Fifty-five-year-old Perwaiz Masih is the latest victim of Islamist extremists targeting religious minorities
The bullet-riddled body of Pervaiz Masih lying at a hospital in Turbat, Balochistan province, on April 12. (Photo supplied)
Suspected Islamic extremists have gunned down yet another Christian in Pakistan's southwestern province of Balochistan, drawing concern and condemnation from Church leaders.
Pervaiz Masih, a 55-year-old father of four, was killed on the morning of April 12 by gunmen who arrived on motorcycles and sprayed him with 13 bullets near the Jamia mosque in Turbat, police said.
Masih, a native of Punjab was engaged in sanitation work in Balochistan. His body is being brought to his family in the Punjab province on April 13.
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His son Charles Masih termed the murder an ethnic killing.
“He sent our youngest brother, also a sanitation worker, to celebrate Easter with us and stayed behind to collect his delayed salary. He was supposed to be with us during the upcoming Eid ul-Fitr holidays,” he told UCA News.
The dead man’s brother-in-law, also named Pervaiz Masih, was similarly killed in a militant attack in Quetta, the capital of restive Balochistan province, a day after Easter in 2018.
“Balochi groups who kill Punjabis without warning on main roads to send a message. Nobody stops them. We rest our case in God who teaches us to stay tolerant in oppression,” the son said.
In Pakistan, ethnic identity poses a major challenge in the remote regions outside Quetta.
Ethnic groups like the Balochs and Pashtuns view the Punjabi people as oppressors due to their dominance of Pakistan’s politics, bureaucracy, military, economy and culture since the birth of the nation in 1947.
Masih is the second Christian sanitation worker killed so far this month in Pakistan.
Kashif Masih was shot dead on April 1 in Peshawar, Khyber Pakhtunkhwa province, a day after a Sikh shopkeeper Dayal Singh was killed by an unidentified motorcyclist in another area of Peshawar.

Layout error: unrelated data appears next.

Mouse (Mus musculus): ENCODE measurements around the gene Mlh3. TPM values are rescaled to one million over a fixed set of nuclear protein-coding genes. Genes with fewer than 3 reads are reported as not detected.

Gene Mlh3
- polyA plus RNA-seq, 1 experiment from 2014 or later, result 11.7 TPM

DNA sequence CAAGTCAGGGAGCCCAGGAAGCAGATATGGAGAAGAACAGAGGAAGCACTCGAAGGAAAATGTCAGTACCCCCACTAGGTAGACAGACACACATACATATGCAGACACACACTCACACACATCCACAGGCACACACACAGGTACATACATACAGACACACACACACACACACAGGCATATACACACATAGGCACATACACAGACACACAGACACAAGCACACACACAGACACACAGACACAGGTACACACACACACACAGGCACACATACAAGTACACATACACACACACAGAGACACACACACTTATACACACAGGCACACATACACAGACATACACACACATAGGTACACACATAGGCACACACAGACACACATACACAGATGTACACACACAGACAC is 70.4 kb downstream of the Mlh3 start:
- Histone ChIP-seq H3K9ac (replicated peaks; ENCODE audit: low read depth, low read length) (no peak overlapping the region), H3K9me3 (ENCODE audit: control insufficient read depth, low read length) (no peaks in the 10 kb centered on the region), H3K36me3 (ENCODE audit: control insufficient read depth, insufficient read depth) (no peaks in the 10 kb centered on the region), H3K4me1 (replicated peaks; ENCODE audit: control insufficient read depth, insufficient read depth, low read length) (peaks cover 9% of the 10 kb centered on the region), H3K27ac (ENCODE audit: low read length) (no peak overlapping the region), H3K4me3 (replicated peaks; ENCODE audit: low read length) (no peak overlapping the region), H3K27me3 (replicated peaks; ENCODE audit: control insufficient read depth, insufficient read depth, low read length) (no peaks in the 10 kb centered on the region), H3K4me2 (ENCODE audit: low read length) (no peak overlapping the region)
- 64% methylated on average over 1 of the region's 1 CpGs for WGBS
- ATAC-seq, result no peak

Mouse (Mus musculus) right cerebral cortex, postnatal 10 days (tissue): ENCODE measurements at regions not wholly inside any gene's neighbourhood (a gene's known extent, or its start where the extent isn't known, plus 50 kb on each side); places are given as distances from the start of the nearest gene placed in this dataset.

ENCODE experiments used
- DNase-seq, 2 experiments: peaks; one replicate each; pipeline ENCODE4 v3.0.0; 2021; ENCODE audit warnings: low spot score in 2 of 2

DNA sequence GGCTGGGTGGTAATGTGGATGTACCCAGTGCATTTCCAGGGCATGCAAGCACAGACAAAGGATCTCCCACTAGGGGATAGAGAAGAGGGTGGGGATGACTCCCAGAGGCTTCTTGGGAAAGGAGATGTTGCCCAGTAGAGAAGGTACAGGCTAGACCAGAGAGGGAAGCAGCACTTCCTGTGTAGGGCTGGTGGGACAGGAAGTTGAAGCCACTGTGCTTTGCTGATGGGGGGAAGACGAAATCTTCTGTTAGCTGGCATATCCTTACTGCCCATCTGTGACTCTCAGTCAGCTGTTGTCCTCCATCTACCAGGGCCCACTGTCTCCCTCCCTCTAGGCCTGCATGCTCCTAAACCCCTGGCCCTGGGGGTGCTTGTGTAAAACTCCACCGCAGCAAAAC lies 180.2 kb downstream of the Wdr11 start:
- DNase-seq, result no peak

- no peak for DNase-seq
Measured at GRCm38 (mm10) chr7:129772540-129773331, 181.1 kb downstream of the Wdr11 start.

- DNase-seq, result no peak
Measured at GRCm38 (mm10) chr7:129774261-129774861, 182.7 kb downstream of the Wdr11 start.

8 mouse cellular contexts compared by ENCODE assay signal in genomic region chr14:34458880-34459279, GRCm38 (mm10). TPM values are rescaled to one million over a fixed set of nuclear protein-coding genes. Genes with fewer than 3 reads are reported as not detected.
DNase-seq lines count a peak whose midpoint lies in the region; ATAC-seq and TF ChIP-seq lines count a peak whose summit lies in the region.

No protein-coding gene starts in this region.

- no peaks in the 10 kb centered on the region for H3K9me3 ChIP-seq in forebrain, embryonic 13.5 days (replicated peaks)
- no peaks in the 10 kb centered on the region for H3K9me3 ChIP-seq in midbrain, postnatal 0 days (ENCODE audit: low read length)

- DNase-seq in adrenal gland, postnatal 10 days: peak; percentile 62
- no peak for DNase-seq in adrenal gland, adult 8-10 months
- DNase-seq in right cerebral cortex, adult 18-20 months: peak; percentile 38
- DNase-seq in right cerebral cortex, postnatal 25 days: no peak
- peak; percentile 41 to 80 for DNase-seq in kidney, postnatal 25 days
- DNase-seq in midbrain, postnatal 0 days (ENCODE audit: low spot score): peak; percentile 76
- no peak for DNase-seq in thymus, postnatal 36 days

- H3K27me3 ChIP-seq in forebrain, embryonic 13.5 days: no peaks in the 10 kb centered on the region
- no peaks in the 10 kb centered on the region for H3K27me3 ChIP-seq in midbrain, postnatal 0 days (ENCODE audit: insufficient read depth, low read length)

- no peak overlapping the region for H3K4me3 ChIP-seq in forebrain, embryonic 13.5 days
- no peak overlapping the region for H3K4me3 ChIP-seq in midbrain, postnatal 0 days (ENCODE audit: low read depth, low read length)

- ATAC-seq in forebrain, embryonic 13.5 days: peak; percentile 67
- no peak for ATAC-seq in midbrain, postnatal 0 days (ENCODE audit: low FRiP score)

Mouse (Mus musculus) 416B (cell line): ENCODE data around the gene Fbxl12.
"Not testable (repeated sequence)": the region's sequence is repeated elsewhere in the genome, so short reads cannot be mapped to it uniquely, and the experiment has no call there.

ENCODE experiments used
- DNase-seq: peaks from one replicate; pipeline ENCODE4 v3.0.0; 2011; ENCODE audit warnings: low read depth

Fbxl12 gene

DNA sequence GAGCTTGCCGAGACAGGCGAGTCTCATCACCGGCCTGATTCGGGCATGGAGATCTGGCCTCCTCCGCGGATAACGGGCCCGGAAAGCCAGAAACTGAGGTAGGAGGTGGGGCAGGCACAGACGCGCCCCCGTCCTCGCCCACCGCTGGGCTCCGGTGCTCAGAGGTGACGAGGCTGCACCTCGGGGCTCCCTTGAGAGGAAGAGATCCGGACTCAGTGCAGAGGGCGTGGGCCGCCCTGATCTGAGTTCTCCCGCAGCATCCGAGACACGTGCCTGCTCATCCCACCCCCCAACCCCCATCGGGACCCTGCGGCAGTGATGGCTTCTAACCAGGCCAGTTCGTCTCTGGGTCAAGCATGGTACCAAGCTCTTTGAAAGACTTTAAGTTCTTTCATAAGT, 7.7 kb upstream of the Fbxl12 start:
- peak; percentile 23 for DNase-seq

Police said Singh died on March 31 in his grocery shop, which sold goods at a discounted rate to help observe the Islamic holy month of Ramadan.
A day before, Birbal Genani, a Hindu ophthalmologist, was shot dead by unknown assailants in the port city of Karachi. His assistant also sustained bullet injuries.
The killings come amid a rise in attacks by Islamist militants in the last few months, particularly since negotiations with the Tehreek-e-Taliban Pakistan militant group broke down last year.
This year, the group and its factions have unleashed a wave of attacks including a suicide bombing at a mosque in the northwestern city of Peshawar that killed over 100 people, mostly policemen.
On April 10, a bomb blast in Quetta, the capital of Balochistan, killed at least four people and wounded 15 others.
Sharafat Shareef, executive secretary of Caritas Quetta, termed it “a serious situation.”
“The people are going crazy amid rising food inflation and unemployment. The government should protect the poor sanitation workers, who are forced to work on a contract basis earning less than the minimum wage,” he said.
Former lawmaker Mary James Gill, who launched Pakistan's first advocacy campaign for sanitation workers in 2019, expressed shock at the latest killings.
“Those who are already doubly marginalized are now being targeted. Perhaps the increasing awareness among sanitary workers for social rights and respect doesn’t suit the extremists,” she said.
Sanitation workers make up just 2 percent of Pakistan's population of some 225 million. An estimated 80 percent of them are Christians.
They face discrimination and social exclusion within the Church and society in Pakistan.
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